That would have to be Congressman Jim Kolbe, simply because he had the most at stake and he did such a convincing job of knocking challenger Randy Graf's dick in the dirt with his 15-point win.
What's next for Graf?
Well, Graf gave up his District 30 seat in the Arizona House of Representatives to go after Kolbe, which will surely go down as one of the worst political career moves of 2004. Despite the pounding Randy took, we hear he's already talking about a rematch against Kolbe--and to keep his profile up, he wants to run for chair of the Pima County Republican Party later this year, when attorney John Munger steps down. Moderates are already scrambling to kneecap that effort.
Who else was in the winners' circle?
Rep. Jennifer Burns, who was targeted by conservatives in District 25 for her decision to roll leadership during last session's budget negotiations; Rep. Marian McClure, who faced the same problem in District 30; and Jonathan Paton, who ran ahead of McClure in District 30 to win a House seat on his third try. (Given Paton's recent gig as a lobbyist for the Southern Arizona Homebuilders Association, we reckon the Growth Lobby was a winner on Election Night as well.)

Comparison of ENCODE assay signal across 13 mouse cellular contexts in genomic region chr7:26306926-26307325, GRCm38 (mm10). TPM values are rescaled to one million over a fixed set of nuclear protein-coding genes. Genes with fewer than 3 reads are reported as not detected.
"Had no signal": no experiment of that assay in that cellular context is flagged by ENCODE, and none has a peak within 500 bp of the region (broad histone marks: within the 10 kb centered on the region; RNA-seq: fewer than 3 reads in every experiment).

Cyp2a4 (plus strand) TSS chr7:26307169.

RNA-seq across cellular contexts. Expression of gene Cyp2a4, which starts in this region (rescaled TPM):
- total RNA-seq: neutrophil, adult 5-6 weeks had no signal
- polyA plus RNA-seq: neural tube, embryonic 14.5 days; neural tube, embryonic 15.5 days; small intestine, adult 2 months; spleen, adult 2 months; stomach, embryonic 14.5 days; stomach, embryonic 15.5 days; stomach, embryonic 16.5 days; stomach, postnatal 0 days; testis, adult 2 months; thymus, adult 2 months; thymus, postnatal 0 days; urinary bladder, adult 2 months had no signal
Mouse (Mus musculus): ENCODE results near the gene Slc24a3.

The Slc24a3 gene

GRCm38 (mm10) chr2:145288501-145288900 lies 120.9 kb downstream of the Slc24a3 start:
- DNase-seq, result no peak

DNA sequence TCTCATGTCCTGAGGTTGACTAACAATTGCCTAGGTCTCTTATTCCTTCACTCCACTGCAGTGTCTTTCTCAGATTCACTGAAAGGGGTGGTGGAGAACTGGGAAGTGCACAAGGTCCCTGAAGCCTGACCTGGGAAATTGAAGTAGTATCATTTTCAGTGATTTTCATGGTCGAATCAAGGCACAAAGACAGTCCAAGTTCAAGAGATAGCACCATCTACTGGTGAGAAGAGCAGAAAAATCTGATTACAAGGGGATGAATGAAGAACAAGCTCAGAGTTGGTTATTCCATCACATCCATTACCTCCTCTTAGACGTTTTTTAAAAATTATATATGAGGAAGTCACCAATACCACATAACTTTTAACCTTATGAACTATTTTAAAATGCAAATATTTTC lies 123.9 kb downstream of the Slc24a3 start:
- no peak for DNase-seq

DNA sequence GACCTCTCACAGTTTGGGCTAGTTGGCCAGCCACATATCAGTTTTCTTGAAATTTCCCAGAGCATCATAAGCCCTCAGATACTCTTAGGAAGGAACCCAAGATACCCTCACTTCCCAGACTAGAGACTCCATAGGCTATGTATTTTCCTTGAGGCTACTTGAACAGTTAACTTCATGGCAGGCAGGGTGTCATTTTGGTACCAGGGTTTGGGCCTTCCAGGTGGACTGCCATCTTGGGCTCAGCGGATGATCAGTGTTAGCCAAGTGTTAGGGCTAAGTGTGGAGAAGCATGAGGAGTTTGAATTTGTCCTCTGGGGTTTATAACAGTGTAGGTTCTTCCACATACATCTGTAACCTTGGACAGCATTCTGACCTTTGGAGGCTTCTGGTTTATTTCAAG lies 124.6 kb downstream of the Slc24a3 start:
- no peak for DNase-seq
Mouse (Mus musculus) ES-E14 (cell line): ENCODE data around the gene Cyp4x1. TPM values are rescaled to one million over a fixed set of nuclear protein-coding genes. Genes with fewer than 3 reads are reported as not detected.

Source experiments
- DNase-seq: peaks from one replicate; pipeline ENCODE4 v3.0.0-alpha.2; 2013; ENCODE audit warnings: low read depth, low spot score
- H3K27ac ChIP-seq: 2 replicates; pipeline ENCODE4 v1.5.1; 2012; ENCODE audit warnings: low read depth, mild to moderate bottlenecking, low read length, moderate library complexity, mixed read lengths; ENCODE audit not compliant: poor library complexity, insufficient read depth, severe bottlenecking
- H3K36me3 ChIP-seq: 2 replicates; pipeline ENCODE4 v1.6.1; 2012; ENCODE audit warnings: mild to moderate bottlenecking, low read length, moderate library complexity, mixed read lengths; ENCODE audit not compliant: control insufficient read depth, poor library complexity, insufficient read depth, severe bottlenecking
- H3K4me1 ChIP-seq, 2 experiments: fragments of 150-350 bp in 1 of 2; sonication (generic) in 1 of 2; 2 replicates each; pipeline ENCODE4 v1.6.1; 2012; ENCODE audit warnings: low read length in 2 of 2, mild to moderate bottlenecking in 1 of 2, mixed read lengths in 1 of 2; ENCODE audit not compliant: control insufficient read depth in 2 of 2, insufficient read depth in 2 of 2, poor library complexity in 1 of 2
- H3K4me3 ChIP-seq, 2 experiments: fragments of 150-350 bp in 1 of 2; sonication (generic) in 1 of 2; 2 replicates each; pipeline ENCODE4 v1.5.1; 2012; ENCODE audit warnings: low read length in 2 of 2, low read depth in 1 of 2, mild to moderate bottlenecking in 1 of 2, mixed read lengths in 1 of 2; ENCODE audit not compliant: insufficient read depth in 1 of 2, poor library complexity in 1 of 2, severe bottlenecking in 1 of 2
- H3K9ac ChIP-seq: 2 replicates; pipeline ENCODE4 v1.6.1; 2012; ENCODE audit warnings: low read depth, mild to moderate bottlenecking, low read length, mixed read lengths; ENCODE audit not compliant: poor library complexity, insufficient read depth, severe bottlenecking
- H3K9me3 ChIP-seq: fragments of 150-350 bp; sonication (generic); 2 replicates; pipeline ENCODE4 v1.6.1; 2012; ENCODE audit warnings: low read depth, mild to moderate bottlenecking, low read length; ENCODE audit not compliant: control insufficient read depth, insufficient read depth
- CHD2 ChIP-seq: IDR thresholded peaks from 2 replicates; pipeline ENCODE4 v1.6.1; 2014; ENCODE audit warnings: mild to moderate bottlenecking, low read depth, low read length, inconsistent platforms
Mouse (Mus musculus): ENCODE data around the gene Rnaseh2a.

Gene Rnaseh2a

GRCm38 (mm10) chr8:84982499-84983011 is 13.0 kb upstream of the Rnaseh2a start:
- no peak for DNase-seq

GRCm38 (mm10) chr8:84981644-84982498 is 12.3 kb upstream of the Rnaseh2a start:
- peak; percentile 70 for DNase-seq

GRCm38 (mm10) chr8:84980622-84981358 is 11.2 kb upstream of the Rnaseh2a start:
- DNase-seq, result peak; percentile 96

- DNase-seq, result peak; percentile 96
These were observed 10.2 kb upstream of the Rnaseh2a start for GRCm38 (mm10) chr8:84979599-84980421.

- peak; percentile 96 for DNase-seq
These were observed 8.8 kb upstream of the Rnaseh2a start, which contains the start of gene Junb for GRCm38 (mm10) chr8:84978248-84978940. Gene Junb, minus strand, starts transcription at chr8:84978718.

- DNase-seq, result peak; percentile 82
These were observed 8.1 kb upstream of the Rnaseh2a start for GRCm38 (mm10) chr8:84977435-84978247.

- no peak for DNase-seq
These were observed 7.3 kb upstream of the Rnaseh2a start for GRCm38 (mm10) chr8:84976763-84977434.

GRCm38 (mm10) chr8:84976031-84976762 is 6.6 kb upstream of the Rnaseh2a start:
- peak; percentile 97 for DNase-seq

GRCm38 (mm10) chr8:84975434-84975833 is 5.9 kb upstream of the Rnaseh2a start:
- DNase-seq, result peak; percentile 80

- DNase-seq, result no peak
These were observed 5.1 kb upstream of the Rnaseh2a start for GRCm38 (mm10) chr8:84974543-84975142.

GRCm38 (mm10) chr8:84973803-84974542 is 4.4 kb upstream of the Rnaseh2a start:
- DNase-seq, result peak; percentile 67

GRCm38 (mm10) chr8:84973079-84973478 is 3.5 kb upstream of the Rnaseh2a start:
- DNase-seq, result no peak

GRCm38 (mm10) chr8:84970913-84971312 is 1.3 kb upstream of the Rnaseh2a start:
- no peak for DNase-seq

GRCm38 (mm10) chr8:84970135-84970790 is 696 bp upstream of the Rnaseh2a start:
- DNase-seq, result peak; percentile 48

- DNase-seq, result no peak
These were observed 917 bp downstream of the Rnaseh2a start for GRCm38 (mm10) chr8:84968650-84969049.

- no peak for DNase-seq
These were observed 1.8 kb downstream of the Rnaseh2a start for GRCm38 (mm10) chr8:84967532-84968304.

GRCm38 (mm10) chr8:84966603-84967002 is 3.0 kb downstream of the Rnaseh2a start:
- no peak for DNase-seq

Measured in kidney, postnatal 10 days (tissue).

Who were the losers?
Conservatives in Southern Arizona, who saw all of their major targets--Kolbe, McClure and Burns--cruise to re-election.
Biggest among the losers, next to Graf, was his mini-me, the oafish David Gowan, who finished a distant third in the District 30 primary. After spending a good chunk of his Clean Elections funds slinging mud at McClure, Gowan was either audacious enough or clueless enough to tell the Arizona Daily Star that he didn't think his campaign went negative.
We'd like to introduce Exhibit A, the accompanying hit piece, as evidence to the contrary. Oh, and by the way, it arrived in mailboxes the day after the election. Way to run a high-speed campaign, doofus.